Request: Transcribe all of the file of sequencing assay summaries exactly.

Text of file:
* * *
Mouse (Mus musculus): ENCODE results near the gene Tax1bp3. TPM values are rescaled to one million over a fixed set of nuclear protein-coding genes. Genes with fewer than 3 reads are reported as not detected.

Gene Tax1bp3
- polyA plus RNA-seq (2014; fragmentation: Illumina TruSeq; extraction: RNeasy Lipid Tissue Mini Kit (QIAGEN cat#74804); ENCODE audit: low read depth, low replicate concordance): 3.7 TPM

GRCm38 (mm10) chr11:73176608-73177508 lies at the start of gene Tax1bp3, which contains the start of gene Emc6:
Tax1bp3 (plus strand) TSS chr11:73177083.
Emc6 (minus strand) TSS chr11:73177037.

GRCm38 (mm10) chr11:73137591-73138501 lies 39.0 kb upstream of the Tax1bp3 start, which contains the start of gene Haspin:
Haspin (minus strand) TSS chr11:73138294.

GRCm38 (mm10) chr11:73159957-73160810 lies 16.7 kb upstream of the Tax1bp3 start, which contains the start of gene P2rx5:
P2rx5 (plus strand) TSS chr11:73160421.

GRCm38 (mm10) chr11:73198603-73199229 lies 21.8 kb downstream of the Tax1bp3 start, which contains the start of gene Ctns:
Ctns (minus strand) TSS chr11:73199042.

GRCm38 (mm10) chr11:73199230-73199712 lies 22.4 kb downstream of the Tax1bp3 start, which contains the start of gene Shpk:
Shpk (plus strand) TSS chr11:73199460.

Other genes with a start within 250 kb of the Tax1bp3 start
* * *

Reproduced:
Mouse (Mus musculus): ENCODE results near the gene Tax1bp3. TPM values are rescaled to one million over a fixed set of nuclear protein-coding genes. Genes with fewer than 3 reads are reported as not detected.

Gene Tax1bp3
- polyA plus RNA-seq (2014; fragmentation: Illumina TruSeq; extraction: RNeasy Lipid Tissue Mini Kit (QIAGEN cat#74804); ENCODE audit: low read depth, low replicate concordance): 3.7 TPM

GRCm38 (mm10) chr11:73176608-73177508 lies at the start of gene Tax1bp3, which contains the start of gene Emc6:
Tax1bp3 (plus strand) TSS chr11:73177083.
Emc6 (minus strand) TSS chr11:73177037.

GRCm38 (mm10) chr11:73137591-73138501 lies 39.0 kb upstream of the Tax1bp3 start, which contains the start of gene Haspin:
Haspin (minus strand) TSS chr11:73138294.

GRCm38 (mm10) chr11:73159957-73160810 lies 16.7 kb upstream of the Tax1bp3 start, which contains the start of gene P2rx5:
P2rx5 (plus strand) TSS chr11:73160421.

GRCm38 (mm10) chr11:73198603-73199229 lies 21.8 kb downstream of the Tax1bp3 start, which contains the start of gene Ctns:
Ctns (minus strand) TSS chr11:73199042.

GRCm38 (mm10) chr11:73199230-73199712 lies 22.4 kb downstream of the Tax1bp3 start, which contains the start of gene Shpk:
Shpk (plus strand) TSS chr11:73199460.

Other genes with a start within 250 kb of the Tax1bp3 start